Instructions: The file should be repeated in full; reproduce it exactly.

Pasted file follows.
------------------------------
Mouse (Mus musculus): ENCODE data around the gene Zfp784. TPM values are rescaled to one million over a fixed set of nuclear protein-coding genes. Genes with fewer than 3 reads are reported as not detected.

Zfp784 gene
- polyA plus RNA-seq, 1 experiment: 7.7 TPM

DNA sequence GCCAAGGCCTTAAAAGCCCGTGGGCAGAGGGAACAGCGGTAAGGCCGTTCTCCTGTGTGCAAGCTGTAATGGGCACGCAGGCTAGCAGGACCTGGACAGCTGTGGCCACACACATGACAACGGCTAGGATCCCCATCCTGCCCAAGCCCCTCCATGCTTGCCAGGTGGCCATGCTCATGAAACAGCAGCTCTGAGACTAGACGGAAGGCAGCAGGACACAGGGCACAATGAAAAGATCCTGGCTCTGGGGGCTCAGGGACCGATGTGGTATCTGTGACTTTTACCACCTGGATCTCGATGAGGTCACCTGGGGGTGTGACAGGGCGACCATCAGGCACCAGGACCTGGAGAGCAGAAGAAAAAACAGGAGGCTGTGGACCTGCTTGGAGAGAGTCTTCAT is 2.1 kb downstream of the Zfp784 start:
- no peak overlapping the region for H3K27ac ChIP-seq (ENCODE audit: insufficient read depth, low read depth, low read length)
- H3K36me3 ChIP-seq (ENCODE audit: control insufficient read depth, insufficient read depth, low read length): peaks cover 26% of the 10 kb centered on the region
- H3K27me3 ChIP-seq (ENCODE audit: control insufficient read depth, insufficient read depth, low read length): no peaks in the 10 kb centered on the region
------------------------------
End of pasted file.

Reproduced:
Mouse (Mus musculus): ENCODE data around the gene Zfp784. TPM values are rescaled to one million over a fixed set of nuclear protein-coding genes. Genes with fewer than 3 reads are reported as not detected.

Zfp784 gene
- polyA plus RNA-seq, 1 experiment: 7.7 TPM

DNA sequence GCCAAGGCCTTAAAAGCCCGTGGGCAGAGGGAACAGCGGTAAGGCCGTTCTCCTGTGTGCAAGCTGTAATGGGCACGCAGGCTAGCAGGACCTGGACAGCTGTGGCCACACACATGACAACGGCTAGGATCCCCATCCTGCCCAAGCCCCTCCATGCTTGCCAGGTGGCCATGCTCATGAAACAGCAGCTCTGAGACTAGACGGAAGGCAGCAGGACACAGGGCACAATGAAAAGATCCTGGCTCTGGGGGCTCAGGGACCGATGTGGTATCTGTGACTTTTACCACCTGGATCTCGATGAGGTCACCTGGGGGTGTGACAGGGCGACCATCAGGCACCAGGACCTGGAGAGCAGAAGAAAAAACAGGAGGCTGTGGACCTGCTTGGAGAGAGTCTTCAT is 2.1 kb downstream of the Zfp784 start:
- no peak overlapping the region for H3K27ac ChIP-seq (ENCODE audit: insufficient read depth, low read depth, low read length)
- H3K36me3 ChIP-seq (ENCODE audit: control insufficient read depth, insufficient read depth, low read length): peaks cover 26% of the 10 kb centered on the region
- H3K27me3 ChIP-seq (ENCODE audit: control insufficient read depth, insufficient read depth, low read length): no peaks in the 10 kb centered on the region